Monday, 8 October 2007

Writing (upside down) for the web

Print journalism has its own established method of drawing readers into stories with cunning, witty headlines, leading to longer in-depth articles and reports, but online the method is turned on its head.

Online, less time and energy is spent reading long passages or articles, thus headlines and opening paragraphs should bring to the front the facts; the who, what, when, where of the story.

Inverted Pyramid

The inverted pyramid is a writing style where the summary of the article is presented in the beginning of the article. This approach makes use of the “waterfall effect” well-known in journalism where writers try to give their readers an instant idea about the topic they’re reporting. The article begins with a conclusion, followed by key points and finally the minor details such as background information. Since web users want instant gratification, the inverted pyramid style, as supported by Nielsen, is important for web writing and for better user experience. From Smashing Magazine, Usability tips

Writing for the web

When creating, editing and designing content for the web, get the message across as quickly as possible.

To do that, say as little as possible, and put the most useful and relevant content first.

Speak plainly and openly and use a tone of voice that's appropriate to the audience. From Web design from scratch

Sunday, 7 October 2007

Successful newspapers online, the quest continues

Online newspapers are gradually finding their way to more successful times, as publishers unveil redesigns across the globe tap into best practices for design and usability, and the key areas of multimedia and interaction with the audience.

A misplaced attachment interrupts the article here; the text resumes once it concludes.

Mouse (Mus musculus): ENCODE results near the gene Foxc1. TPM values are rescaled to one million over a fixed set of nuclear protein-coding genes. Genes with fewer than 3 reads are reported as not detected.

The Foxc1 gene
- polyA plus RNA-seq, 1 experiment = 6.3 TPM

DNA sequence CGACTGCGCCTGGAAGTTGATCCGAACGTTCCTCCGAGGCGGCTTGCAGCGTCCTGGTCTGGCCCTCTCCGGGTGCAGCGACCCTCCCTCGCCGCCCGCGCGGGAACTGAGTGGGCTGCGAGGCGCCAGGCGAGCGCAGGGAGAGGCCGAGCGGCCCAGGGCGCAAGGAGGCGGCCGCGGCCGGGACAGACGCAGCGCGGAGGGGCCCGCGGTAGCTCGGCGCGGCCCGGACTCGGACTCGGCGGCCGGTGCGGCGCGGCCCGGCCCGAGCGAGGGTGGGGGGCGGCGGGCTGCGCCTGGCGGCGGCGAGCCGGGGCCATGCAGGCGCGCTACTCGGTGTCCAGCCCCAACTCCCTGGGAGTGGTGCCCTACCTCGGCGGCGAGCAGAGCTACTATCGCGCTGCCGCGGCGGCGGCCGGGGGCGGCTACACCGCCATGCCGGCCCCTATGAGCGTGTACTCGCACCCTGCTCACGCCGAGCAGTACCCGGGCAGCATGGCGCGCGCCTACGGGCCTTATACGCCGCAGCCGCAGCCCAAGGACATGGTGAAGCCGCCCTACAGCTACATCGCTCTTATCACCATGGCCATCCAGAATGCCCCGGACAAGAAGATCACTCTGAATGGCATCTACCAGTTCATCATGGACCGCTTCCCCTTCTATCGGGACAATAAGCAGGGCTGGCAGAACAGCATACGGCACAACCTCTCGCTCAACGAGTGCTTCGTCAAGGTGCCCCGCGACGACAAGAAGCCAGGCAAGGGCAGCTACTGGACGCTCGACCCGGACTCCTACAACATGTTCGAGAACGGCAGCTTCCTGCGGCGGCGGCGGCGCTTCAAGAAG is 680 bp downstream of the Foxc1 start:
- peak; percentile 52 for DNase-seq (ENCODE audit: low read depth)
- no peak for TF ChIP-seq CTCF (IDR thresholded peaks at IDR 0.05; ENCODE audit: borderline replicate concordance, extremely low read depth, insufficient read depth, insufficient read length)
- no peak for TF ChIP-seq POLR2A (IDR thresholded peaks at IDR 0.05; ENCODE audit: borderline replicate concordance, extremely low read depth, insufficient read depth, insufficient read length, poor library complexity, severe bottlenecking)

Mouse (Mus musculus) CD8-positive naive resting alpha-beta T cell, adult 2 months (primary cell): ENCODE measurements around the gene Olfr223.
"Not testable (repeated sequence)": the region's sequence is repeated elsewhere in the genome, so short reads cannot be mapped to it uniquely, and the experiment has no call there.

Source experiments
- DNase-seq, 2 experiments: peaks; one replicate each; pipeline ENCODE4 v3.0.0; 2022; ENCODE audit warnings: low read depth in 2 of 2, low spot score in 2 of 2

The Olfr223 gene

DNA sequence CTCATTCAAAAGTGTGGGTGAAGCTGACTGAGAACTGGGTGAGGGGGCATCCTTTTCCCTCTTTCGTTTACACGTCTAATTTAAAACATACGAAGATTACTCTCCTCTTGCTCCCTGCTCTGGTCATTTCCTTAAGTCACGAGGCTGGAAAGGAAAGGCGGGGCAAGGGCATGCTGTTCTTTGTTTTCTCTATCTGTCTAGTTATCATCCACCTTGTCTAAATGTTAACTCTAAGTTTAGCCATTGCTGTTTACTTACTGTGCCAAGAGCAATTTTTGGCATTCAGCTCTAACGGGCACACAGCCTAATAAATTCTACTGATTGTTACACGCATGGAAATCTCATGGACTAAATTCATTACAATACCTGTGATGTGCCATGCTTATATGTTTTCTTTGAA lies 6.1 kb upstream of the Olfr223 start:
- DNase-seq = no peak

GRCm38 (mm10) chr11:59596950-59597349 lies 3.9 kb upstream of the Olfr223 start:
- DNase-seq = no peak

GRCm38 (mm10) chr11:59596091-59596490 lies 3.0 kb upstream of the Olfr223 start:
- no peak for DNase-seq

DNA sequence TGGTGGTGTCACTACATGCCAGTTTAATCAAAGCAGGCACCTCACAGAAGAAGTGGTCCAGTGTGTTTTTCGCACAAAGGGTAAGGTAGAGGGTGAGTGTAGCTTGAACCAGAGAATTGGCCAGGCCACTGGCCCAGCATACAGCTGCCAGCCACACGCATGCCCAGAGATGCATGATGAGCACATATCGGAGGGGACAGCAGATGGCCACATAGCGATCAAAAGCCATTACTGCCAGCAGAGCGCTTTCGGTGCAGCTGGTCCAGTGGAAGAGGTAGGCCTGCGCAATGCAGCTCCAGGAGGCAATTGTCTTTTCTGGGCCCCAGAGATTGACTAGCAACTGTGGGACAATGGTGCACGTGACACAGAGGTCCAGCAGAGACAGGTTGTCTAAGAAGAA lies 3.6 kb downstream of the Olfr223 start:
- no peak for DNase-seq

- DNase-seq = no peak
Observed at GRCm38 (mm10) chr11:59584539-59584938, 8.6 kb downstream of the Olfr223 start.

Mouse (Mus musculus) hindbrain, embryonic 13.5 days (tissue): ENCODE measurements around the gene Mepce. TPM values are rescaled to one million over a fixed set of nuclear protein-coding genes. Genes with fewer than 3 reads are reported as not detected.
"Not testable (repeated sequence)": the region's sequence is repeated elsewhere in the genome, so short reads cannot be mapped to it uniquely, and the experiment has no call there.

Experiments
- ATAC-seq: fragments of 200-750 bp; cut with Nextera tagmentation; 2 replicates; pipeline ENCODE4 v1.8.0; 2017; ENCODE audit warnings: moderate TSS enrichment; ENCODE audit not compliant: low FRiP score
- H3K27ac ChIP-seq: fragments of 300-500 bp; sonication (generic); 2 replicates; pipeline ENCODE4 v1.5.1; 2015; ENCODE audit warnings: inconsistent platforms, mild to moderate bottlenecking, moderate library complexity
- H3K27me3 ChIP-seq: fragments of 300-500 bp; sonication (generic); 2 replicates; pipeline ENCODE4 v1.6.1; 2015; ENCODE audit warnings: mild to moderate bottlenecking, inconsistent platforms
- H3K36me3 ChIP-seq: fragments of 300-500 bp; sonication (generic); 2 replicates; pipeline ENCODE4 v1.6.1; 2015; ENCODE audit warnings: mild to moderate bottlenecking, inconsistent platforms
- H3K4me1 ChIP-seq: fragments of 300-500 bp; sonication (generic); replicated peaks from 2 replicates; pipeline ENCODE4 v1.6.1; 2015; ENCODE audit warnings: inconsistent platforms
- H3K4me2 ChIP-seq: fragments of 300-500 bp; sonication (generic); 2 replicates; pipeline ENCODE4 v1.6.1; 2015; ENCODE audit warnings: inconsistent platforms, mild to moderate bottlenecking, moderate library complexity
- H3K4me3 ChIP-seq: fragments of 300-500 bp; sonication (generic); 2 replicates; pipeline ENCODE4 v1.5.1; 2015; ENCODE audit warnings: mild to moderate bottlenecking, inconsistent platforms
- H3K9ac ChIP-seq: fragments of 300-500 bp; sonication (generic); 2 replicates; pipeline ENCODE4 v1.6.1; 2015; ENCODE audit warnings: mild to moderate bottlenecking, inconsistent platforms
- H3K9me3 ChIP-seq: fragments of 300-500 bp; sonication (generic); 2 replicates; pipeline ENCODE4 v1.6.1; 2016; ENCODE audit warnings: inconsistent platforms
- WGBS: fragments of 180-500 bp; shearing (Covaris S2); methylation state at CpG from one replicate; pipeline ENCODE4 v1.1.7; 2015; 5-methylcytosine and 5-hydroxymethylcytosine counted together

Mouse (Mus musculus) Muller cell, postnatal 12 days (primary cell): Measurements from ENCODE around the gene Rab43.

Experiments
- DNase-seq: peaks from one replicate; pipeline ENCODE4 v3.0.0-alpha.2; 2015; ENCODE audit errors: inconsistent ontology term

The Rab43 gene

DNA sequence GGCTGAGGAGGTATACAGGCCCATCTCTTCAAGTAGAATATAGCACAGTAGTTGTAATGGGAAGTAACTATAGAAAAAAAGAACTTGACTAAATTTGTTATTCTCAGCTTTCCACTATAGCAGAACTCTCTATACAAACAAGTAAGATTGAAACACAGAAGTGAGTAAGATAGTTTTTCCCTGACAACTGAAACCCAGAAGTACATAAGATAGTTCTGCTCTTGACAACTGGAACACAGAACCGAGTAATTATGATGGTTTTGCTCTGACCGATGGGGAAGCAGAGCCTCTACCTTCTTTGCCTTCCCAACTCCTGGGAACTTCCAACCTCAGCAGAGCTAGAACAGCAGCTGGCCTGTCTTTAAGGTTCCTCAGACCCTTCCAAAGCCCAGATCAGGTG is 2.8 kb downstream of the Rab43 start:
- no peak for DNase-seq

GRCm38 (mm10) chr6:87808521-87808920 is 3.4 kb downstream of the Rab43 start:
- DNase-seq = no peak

Here are some choice quotes that show the last remaining barriers to success for newspapers online ventures: Friday’s Five: Top Misconceptions by Newspapers Online by Erin Teeling at

"Largely, the web is an untapped resource for newspapers."

Littering a homepage with buttons and links distracts people's eyes and prevent them from focusing on anything. Newspapers are better off leading with a couple of big headlines and pictures, letting a strong navigation do the rest of the work."

Unless you really have something superior to offer, registration barriers are only going to hurt your traffic."

Newspapers can compete in online classifieds. But to do so, they need to revamp their systems for creating ads and make them much more user- and web-friendly."

- I would say that the classified market is a real tough one, where combining the print and online products in an efficient and effective way for the mass audience is the golden ticket.

"Barriers to entry to the online world–costs and technical requirements–are dropping everyday. The Web is getting easier and cheaper as we speak."

- As for the technical side of putting together websites, true there are countless tools online, many free, that can aid and enhance a new newspaper website. But for an existing site, with much aged backend coding and elderly databases, the path to web 2.0 is a long, time consuming and potentially expensive one.